By Amanda Waldroupe, Staff Writer
City Commissioner Amanda Fritz’s office and the Office of Neighborhood Involvement is attempting to decrease the amount of public drinking in downtown Portland by convincing grocery store owners to voluntarily not carry certain kinds of alcoholic beverages.
But all the initiative is resulting in so far is fury from grocery store owners, collective agreement that it is not a real solution, with only a fraction of them agreeing to comply.
“VibrantPDX,” as the initiative is called, is a voluntary agreement between grocery stores and the Office of Neighborhood Involvement not to sell alcoholic beverages with high-alcohol content. That includes malt liquor and beer with names such as Old English 800, Steel Reserve, Milwaukie’s Best Ice and Camo Malt Liquor.
All grocery stores east and north of I-405, south of Lovejoy Avenue, and west of the Willamette River have been asked to sign the agreement. There are 67 grocery stores within those limits.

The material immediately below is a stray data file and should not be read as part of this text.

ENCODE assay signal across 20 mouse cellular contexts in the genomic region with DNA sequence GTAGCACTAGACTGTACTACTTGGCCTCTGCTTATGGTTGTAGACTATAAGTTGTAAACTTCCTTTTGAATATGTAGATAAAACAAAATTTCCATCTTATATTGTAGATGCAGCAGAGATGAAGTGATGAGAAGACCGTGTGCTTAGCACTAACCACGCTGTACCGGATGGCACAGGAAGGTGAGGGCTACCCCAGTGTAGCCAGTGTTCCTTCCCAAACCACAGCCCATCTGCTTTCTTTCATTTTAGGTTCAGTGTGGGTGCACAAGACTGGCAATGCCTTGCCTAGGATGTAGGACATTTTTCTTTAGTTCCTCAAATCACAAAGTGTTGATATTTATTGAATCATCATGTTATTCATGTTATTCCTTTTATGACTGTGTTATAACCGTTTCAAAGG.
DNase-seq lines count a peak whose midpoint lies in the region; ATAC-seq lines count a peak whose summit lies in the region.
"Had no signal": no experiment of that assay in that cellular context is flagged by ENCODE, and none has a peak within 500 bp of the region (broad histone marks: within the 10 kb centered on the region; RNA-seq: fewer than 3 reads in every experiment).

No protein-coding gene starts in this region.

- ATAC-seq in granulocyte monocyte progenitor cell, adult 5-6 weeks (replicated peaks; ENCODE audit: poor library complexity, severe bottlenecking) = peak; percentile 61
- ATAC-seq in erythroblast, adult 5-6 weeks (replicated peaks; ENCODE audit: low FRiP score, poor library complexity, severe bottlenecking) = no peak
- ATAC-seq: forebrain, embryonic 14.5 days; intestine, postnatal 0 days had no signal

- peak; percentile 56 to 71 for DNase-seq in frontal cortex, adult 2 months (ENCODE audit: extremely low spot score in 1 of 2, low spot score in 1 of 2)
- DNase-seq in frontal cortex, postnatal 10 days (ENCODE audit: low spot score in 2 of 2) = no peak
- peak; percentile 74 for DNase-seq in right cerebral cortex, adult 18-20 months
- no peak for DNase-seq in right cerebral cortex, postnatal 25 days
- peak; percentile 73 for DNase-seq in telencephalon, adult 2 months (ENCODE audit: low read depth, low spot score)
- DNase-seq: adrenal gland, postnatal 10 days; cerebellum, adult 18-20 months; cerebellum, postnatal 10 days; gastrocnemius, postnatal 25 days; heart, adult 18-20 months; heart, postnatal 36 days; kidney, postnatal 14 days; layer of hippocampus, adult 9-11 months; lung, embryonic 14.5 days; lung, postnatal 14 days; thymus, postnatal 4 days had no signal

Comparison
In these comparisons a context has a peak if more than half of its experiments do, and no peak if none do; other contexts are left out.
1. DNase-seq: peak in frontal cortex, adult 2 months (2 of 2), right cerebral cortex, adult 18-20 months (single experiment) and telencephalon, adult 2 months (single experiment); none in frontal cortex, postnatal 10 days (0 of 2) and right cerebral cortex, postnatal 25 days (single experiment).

The purpose of the program is to decrease what proponents call “street drinking,” or drinking in public. It is illegal in Portland, and offenders are given a citation, which does not come with fines or other types of punishment.
The Portland Police Bureau gave 1,740 citations for public drinking in downtown Portland in 2009. That accounts for 53 percent of all public drinking in the city. Twenty-five percent of all individuals being held in detox came from the downtown area.
Steve Mattsson, the manager of Hooper Detox’s sobering station for intoxicated individuals, says the station has 12,000 admissions a year. Fifty percent of those people are ones that will return, Mattsson says, “on a repeated basis.” In his mind, there is no doubt that there is a street drinking problem.
“Over the last two years, one of the most frequent complaints we get were problems around street drinking,” says Mark Friedman, a Central Precinct officer.